With the industrialised world requiring both productivity and sustainability, many manufacturers are realising that metal, which is infinitely recyclable, is a positive choice.
We can’t escape the fact that some products and liquids have to be packaged in order to transport them. Packaging not only provides convenience, but fulfils a vital role in ensuring products are undamaged, therefore reducing waste and loss of precious resources.
Metal packaging for food can help reduce waste in a number of ways. A tin is able to preserve the nutritional integrity of food, generally without the need for preservatives, giving it an extraordinary shelf life. Metal is a highly effective barrier to oxygen and also protects against UV light – important to products such as craft beer.
Packaging which is tough, unbreakable and difficult to tamper with ensures that products don’t get wasted through spillage. More importantly metal packaging protects human health by ensuring products arrive with consumers unadulterated from accidental or deliberate means.
Roughly one third of the food produced in the world for human consumption every year — approximately 1.3 billion tonnes — gets lost or wasted.
Recycling, not recycled content, is what matters
The benefits of all packaging should be weighed up against the availability of natural resources and the environmental impact of rubbish. If a product made entirely from recycled material ends up in landfill, or our oceans, the fact that it has been recycled is little consolation, especially if it degrades into elements which are harmful to the planet.
What we should all be doing is ensuring that all material that can be recycled is, rather than landfilled or dumped into the oceans.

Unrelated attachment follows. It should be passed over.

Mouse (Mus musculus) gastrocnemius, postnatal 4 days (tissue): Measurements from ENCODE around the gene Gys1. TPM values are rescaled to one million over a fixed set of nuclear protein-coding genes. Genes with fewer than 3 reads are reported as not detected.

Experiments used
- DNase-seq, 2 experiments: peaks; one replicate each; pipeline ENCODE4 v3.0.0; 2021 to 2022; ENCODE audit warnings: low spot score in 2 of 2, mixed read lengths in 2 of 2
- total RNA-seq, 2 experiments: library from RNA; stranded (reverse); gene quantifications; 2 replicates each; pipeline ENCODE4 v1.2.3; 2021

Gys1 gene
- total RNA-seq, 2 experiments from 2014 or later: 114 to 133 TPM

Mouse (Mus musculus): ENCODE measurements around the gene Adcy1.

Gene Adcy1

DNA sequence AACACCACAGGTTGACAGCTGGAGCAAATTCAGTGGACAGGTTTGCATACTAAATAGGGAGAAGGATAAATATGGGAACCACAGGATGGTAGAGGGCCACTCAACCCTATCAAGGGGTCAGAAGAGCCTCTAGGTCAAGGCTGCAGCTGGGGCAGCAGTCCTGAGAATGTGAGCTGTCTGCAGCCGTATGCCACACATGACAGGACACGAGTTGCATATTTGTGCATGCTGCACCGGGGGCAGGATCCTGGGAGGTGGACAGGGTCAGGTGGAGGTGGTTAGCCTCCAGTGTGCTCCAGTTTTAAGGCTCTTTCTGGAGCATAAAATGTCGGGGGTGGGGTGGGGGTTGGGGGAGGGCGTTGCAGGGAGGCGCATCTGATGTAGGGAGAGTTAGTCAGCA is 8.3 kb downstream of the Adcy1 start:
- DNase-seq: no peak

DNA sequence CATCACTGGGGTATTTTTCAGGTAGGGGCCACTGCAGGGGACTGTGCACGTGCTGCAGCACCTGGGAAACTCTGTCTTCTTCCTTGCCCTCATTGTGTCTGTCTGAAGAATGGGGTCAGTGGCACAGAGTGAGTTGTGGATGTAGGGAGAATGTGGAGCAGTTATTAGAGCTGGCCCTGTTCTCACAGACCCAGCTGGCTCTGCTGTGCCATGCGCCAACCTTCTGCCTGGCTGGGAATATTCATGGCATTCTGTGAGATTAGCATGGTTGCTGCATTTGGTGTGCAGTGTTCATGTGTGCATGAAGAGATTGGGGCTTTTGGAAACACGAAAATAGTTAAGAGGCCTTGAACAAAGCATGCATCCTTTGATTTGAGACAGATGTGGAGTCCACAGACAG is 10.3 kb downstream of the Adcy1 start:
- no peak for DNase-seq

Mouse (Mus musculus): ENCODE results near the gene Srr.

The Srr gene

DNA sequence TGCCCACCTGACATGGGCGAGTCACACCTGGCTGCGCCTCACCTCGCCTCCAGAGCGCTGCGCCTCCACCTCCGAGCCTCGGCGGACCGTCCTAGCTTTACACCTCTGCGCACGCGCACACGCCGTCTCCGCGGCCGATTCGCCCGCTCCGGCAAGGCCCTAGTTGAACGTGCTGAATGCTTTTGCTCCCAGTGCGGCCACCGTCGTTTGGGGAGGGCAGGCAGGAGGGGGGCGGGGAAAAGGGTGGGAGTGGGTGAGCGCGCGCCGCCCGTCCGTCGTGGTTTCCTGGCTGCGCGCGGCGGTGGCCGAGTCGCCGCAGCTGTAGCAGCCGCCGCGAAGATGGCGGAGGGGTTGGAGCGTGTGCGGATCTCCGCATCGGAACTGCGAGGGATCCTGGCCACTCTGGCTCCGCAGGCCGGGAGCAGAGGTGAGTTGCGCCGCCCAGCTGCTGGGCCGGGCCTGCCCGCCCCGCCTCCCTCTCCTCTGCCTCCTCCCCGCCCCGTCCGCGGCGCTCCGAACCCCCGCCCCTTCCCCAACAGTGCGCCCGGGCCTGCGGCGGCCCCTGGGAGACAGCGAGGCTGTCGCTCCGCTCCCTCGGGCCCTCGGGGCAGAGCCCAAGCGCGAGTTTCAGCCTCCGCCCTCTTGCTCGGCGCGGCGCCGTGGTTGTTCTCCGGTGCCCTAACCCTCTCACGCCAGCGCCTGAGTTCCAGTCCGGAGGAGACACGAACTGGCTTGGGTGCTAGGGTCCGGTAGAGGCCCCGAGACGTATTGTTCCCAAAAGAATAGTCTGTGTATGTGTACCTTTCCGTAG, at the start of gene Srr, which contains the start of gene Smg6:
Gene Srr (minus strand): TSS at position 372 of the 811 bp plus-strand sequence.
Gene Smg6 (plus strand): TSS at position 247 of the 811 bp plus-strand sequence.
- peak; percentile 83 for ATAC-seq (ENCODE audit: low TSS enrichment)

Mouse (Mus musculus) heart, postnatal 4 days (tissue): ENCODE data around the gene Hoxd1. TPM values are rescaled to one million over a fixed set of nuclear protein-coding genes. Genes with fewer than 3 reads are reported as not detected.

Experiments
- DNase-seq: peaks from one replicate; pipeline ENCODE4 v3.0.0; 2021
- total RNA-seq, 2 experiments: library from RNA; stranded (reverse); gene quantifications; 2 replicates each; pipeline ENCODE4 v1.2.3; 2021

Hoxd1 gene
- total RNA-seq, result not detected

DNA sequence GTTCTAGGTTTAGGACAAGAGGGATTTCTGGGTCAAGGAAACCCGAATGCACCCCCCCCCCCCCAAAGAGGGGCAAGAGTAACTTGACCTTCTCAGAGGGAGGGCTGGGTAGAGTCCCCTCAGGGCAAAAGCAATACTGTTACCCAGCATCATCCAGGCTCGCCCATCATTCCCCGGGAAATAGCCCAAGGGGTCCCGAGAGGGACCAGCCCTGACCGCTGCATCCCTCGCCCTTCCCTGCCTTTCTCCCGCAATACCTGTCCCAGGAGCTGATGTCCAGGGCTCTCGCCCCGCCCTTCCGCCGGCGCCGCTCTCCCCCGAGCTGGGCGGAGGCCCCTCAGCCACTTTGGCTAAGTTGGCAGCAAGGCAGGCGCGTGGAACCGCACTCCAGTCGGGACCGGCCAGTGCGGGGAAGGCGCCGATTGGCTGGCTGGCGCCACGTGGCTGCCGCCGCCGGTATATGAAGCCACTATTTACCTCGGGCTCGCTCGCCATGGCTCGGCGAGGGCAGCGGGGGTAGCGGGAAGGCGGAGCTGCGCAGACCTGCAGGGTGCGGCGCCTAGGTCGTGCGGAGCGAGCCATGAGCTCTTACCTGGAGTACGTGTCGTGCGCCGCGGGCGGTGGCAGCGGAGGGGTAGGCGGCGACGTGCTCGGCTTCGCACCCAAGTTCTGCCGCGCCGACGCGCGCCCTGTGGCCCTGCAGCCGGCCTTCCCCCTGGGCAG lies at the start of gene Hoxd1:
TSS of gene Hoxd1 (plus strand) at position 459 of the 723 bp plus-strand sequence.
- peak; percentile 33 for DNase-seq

- Did you know that metal is the most recycled packaging material?
74.7 % of metal packaging is recycled in Europe, making it the most recycled packaging. We aim for this to be 80% by 2020
When metal products reach the end of their useful life, the materials can be recycled again and again with no loss of their inherent properties, making them permanently available materials. Renewable materials, such as wood, require you to replace the tree you are chopping or pulping with a newly planted tree to continue the cycle of sustainability. Metal provides the perfect example of a circular economy through its infinite recyclability.
Recycling metal also makes real economic sense as it saves between 70% and 90% of the energy that would be needed to extract raw materials.
Touching on plastics
During his most recent TV documentary, Blue Planet II, David Attenborough highlighted the effects that microplastics are having on the lives of sea-based animals and the ecosystem itself. Back on land, plastic particles are finding their way into the food chain. The recent study by Orb Media/State University of New York proved that 93% of bottled water tested showed signs of microplastic contamination. While governments and scientists around the world look for solutions, manufacturers would do well to consider how much of their packaging could be made from metal in future, and for the future.
Up to 80% of all metal ever produced in the world is still available for use.